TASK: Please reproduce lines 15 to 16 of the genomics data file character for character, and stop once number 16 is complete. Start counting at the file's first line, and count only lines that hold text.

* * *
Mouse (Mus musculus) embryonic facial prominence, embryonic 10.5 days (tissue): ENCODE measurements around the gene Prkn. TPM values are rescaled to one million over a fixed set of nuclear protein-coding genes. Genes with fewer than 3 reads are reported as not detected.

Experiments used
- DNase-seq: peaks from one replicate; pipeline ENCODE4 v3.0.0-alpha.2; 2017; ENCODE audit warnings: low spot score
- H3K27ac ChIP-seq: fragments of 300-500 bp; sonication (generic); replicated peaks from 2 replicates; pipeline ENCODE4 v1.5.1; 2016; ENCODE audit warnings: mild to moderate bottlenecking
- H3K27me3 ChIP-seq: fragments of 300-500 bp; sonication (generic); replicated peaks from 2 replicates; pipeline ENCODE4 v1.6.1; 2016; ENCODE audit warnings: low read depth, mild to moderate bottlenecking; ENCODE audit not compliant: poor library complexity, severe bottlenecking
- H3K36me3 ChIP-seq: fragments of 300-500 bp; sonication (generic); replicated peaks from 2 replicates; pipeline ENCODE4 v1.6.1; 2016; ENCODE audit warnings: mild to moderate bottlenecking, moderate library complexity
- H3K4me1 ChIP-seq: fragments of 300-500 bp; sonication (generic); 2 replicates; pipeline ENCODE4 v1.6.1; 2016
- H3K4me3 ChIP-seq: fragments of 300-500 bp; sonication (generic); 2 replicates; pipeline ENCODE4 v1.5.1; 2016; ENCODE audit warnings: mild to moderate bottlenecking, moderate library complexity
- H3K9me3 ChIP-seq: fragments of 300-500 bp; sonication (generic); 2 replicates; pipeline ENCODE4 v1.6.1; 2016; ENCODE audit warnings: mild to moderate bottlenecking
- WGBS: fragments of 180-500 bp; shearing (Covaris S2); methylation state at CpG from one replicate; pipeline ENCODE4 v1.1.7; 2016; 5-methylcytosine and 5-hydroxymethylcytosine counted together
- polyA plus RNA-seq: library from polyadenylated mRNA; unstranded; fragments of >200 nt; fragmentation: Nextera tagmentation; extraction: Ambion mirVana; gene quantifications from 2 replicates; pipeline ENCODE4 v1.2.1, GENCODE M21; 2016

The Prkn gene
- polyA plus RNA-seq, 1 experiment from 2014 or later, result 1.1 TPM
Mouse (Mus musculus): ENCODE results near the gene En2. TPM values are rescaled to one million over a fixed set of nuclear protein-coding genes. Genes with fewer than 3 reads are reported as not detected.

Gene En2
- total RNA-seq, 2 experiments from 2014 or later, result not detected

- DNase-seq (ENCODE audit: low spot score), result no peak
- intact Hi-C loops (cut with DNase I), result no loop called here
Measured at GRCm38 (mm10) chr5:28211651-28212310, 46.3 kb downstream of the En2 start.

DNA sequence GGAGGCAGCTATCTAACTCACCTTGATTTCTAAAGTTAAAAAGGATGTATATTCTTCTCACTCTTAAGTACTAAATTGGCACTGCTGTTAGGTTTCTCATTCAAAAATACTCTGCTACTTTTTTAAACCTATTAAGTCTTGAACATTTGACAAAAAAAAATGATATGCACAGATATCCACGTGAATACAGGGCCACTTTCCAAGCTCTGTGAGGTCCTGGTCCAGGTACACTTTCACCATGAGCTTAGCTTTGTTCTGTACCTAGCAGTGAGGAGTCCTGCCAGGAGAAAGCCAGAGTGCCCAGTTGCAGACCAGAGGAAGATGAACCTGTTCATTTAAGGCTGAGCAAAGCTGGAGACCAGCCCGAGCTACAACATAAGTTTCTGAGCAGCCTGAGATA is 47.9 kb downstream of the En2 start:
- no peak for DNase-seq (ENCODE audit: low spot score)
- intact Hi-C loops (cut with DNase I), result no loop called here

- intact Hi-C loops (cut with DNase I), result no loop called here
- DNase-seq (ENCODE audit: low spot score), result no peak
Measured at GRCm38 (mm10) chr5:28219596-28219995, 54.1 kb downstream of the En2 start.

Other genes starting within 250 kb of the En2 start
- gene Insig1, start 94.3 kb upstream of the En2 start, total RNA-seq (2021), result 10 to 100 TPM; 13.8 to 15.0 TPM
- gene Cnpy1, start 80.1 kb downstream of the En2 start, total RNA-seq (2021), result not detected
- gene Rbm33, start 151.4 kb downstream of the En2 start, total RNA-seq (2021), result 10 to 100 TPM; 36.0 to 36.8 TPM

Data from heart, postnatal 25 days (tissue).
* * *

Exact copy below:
Gene En2
- total RNA-seq, 2 experiments from 2014 or later, result not detected